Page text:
By combining theory and practice in this manner, we are not just playing with concepts or bowing to the tyranny of personal experience; we are giving names to things that are real so that we can talk about them. We readily acknowledge the gap between the word and what the word describes—the ultimate emptiness of concepts to represent anything adequately. But we can still use concepts as a tool, a preliminary bridge between us and the world that we hope to understand, a world that, as self-conscious creatures, includes us. But to be successful in our practical exploration of ideas we must not become too attached to what we are doing at any given moment. We must be willing to discard any conceptual constructions when they are no longer useful, and constantly remind ourselves that ideas gain importance only to the extent that they move us towards liberation in our daily lives.

And one cannot separate the thought from the thinker. I am deliberately revealing the evolution of these ideas in the manner in which they actually unfolded in my life—some long before I ever knew the role they would play in my own understanding of addiction. If I have been skillful in my efforts, you are learning as I learned, and that is much more valuable than offering knowledge stripped of the manner in which that knowledge was acquired. As creatures that think, we need explanations. Now I needed one that yielded practical knowledge that would be of use to anyone struggling to effect change in their lives. With that in mind, over the next few years I worked out the details of my hypothesis on addiction. Everything fit perfectly.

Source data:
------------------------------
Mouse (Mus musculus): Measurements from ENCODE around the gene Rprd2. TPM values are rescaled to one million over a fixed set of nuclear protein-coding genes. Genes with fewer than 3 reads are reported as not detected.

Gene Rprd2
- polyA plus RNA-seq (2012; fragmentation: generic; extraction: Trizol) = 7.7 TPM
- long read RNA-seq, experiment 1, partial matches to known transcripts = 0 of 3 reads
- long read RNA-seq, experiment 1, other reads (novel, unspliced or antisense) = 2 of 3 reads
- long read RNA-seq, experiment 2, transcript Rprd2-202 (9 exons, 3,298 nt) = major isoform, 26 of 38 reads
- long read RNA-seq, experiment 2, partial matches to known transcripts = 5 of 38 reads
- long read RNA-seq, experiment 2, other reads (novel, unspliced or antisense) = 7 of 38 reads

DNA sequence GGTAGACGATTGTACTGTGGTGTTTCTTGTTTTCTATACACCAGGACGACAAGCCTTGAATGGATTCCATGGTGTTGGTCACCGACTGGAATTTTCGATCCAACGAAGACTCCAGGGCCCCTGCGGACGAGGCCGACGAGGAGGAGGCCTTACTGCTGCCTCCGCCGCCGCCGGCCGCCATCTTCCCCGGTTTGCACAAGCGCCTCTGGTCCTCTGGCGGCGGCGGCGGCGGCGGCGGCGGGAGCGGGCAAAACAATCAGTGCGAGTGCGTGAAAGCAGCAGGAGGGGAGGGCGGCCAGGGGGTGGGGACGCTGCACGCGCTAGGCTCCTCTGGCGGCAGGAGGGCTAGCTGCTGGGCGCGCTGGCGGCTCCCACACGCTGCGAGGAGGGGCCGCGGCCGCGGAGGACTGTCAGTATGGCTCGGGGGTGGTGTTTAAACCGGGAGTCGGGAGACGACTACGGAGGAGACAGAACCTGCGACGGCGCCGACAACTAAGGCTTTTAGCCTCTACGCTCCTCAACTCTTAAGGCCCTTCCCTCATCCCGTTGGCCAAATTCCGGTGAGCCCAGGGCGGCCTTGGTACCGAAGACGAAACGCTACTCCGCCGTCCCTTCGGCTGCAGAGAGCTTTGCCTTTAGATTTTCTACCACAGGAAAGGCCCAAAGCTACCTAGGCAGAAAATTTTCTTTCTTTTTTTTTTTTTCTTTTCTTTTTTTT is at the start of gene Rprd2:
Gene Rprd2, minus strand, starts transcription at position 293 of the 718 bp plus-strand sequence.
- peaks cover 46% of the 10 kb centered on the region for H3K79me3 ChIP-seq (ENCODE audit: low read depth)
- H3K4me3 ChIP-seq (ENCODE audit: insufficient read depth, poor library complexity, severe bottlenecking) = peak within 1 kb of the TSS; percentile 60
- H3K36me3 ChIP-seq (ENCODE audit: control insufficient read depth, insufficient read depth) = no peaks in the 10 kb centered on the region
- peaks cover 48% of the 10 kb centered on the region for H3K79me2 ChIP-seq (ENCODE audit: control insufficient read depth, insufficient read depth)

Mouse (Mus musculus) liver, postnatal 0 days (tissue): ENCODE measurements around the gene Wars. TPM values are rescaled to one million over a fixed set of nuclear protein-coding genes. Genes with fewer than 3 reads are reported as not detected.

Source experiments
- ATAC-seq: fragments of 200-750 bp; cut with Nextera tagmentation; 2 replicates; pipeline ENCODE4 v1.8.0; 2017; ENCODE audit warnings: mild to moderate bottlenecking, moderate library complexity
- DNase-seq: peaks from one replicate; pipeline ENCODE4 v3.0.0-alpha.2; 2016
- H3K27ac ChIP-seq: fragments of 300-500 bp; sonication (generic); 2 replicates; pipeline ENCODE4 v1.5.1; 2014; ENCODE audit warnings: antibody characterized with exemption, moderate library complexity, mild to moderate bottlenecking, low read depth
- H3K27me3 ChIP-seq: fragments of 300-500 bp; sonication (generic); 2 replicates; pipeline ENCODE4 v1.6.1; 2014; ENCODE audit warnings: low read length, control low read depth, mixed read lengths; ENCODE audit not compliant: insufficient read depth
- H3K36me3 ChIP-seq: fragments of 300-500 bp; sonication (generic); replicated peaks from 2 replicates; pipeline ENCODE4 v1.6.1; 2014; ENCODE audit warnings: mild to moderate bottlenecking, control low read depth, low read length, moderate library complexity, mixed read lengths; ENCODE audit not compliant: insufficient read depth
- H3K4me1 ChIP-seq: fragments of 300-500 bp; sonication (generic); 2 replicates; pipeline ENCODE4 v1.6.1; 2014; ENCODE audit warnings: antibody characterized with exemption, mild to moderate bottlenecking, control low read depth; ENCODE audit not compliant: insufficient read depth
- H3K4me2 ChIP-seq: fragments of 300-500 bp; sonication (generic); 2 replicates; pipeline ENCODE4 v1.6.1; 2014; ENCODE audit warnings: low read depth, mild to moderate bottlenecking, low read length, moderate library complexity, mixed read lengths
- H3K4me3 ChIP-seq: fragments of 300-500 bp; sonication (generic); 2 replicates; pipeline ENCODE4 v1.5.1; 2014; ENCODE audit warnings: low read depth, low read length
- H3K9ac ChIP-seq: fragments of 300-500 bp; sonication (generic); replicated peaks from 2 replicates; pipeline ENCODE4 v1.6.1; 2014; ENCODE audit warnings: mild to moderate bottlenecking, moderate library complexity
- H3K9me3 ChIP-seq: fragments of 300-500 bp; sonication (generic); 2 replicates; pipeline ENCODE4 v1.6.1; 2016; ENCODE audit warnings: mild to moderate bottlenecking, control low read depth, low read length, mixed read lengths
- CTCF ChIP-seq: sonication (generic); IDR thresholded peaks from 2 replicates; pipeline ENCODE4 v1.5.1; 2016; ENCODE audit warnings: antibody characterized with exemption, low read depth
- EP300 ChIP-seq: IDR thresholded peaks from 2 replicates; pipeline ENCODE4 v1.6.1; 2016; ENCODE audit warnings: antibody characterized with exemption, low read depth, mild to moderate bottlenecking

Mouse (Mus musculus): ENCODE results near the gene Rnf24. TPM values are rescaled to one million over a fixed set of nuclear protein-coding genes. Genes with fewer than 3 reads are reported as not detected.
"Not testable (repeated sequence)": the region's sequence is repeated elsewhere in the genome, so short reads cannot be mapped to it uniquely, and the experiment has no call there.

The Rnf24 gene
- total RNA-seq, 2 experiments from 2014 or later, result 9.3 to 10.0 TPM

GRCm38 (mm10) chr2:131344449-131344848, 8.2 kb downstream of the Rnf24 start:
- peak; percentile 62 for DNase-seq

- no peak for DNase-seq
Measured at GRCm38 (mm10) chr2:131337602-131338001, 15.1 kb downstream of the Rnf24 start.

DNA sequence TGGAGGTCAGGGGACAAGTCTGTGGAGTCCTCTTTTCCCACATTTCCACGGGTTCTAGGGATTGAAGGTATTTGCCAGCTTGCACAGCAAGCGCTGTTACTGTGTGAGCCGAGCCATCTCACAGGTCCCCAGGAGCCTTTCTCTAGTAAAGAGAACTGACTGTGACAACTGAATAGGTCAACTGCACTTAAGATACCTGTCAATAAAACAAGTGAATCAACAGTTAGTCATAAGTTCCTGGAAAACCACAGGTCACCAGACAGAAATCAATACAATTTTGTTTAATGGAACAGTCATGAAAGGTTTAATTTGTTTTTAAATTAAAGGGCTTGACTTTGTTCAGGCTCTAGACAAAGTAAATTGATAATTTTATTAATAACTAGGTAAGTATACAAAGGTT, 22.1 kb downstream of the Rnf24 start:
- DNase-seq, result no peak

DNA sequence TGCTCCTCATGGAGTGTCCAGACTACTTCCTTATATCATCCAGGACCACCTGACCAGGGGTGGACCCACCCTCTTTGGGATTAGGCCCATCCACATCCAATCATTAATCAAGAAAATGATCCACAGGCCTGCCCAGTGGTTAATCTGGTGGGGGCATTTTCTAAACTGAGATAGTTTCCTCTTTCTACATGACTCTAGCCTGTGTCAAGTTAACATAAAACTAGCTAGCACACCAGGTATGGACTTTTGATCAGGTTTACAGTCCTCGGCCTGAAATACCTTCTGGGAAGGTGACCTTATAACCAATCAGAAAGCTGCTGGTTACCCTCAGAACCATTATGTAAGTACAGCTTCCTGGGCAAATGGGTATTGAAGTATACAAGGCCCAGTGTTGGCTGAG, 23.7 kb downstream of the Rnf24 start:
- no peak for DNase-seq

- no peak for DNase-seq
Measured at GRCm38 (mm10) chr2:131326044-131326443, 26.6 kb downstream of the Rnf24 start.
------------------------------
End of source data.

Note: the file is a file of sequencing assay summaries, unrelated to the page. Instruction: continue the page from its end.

EXERCISE 2C: LOCATING THE MOMENT OF CHOICE. Can you tell the difference between a craving—a psychophysical pull, and a mental blank spot—an absent-minded lurching? Intermittent self-awareness; intermittent consciousness; Intermittent Will and choice; reversal of intent and not following through with decisions. Locating the moment of choice (the chooser) do not try to be more aware, be aware of your inattention. We assume things about ourselves that we do not know to be true.

AlertAre you out of your mind? Alert!
All the compounded elements to the Momentum of Choice model can be represented in the following Diagram. The first person to whom I showed this Diagram demonstrated the characteristic honesty and straightforwardness that I demand from people within my orbit: “Are you out of your mind, Michael? No one will be able to understand it!” Even at the risk of discouraging some, the visual serves as a complete representation of decades of work. It is not so much meant to be understand as to be enjoyed as both poignant and ridiculous. This is my model, not yours. The effort to understand it will not guarantee that you will agree with it, but even a modest attempt to see the big picture—the individual elements are more easily accessible—will change the way you think about yourself and the world. And, of course, if you find my model ultimately wanting, then feel free to build your own.

Compounding the psychophysical elements

Congratulations! YOU ARE FINISHED STAGE II, LEVELS A, B, & C: What Causes It?




© 2024, Cogniventus LLC. All rights reserved. Design by Asenka.